There are so many areas you have to cover as a mostly one-man-band when making a short feature and there is always more to learn. Most of those areas also go hand in hand so even if you want to hand something off to someone else it still pays to learn the basics and get into the editor's head, or the audio guy's head, and of course the camera man's/DP's head.
Over the last year I slowly learned to use Davinci Resolve 12 to edit and color grade, and even though color grading (and editing to some extend but luckily a documentary isn't 100% creativity and some things just fall in chronological order) probably takes decades or a lifetime to master I slowly get the hang of matching shots and giving it a certain look. So while I think that there is lots to learn on an actual big project I've also got the basics to tackle a short film. Really useful tutorials I used to learn the skills are the Youtube tutorial videos of Casey Faris and Miesner Media. The official Resolve manual is very content-rich and well written. It is definitely worth a read if you're serious about using the program to produce films - at least it should be handy as a reference document.
For dealing with RAW timelapses and turning it into an edited and color graded video the recent mountain timeapse was a good exercise.
I've slowly gathered all (most? acquiring equipment never ends) of my equipment over the last few months and am now ready to shoot a variety of scenes in different weather and lighting conditions. The cameras and how I plan to use them:
Blackmagic Pocket Cinema Camera with Metabones speedbooster and full-frame or APS-C lenses (from 11mm to 105mm, some of that with optical stabilisation): use whenever feasible because it produces the best image but it won't shoot slow motion. It is also too heavy to go running with (unless way stripped down) and therefore won't work on my Roxant stabilizer.
GH4 with speedbooster and full-frame or APS-C lenses: due to the different crop factor gives slightly different focal lengths than the BMPCC. Can shoot 4K and slow motion so will be used when those features are necessary. Is also more rugged (see my test in the rain here) and works on the stabilizer with a small MFT lens. The GH4 has decent audio input (as long as the pre-amps are turned down) so I don't necessarily need a separate audio recorder - something that is absolutely required with the BMPCC.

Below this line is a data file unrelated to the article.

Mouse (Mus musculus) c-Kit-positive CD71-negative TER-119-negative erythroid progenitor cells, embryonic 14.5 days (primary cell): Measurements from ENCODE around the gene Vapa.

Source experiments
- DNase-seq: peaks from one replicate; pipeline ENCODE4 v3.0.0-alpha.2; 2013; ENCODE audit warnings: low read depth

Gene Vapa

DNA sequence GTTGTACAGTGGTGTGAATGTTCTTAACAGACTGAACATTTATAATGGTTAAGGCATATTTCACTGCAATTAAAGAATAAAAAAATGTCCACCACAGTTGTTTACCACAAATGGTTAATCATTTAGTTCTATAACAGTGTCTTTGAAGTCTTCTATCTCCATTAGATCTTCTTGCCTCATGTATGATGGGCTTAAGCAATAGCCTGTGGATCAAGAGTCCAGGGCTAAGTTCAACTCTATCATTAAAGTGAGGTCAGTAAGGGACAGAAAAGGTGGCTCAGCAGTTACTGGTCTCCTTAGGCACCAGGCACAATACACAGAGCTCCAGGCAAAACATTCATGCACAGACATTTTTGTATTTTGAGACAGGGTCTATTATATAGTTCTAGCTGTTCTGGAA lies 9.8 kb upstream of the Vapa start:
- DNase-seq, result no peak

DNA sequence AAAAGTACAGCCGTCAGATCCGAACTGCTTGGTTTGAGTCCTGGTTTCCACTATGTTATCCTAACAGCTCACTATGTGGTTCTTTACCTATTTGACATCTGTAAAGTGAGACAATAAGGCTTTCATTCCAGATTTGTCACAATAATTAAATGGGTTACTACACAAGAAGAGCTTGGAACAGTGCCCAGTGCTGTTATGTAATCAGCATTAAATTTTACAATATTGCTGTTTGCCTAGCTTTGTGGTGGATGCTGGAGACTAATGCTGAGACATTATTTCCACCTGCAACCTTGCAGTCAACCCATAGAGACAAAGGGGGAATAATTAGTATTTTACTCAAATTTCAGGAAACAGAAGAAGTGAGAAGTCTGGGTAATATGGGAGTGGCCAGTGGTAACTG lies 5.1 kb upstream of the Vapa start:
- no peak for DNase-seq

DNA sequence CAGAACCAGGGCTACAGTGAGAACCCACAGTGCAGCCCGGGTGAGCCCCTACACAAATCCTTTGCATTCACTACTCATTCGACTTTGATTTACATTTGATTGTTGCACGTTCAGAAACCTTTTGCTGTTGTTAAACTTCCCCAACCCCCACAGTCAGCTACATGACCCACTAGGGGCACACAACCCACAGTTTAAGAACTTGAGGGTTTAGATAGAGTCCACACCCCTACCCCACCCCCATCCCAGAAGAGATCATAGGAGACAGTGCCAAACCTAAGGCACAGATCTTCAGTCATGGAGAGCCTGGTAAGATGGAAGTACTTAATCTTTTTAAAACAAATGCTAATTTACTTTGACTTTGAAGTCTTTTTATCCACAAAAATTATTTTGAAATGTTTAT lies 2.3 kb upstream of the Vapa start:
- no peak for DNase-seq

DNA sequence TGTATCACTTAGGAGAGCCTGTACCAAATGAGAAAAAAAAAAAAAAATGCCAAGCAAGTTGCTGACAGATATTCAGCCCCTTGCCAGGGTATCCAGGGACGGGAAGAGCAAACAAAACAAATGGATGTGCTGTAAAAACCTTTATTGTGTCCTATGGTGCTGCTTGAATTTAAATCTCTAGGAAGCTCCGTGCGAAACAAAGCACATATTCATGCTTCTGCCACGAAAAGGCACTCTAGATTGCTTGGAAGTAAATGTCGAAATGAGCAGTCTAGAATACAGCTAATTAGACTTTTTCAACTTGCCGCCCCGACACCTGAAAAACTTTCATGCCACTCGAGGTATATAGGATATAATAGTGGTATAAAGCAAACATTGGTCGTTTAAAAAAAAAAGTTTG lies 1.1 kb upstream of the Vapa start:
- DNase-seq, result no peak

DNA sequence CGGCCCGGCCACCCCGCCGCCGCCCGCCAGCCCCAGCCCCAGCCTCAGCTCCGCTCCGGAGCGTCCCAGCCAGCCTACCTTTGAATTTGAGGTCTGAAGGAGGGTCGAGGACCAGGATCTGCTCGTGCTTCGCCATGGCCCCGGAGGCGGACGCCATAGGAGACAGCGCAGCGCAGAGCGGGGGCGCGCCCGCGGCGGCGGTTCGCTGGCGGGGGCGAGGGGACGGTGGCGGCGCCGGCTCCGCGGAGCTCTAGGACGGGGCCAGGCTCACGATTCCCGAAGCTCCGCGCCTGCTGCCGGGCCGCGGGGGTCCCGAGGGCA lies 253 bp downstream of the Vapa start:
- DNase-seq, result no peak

GoPro Hero 3: I don't like the image of the GoPros that much but it is a great little camera and can do super wide-angle shots, good slow motion, and fit in tight corners where other cameras won't go. I plan to use it for timelapses with a tiny rig (e.g. on a Gorilla pod) and to leave it outside for longer periods without having to worry about it too much.
Either one of those or a photography camera like the Olympus E-M1 will also be used to shoot timelapses without using any of the precious video equipment.
I've experimented a lot with rigs from Smallrig and will write a post at some point about the specific parts. At the moment I'm still swaying back and worth between more parts and attachments and a smaller rig so I don't want to finalise it just yet. What I can say, though, is that a minimal cage works best for small HDSLRs like the BMPCC and GH4, and Nato rails and top handles are amazing.
The next step is to shoot a daytrip in the outdoors where we prepare the course for the event. It will involve using the stabiliser and trying to record good audio while being on the move.
Until then, here again is the clip from last year's event:
Please use the comment section below or head over to Google+ or Twitter @tobiaswulff to discuss this article or any of my photography and videography work. My Flickr, 500px and Vimeo pages also provide some space to leave comments and keep up to date with my portfolio. Lastly, if you want to get updates on future blog posts, please subscribe to my RSS feed. I plan to publish a new article every Wednesday.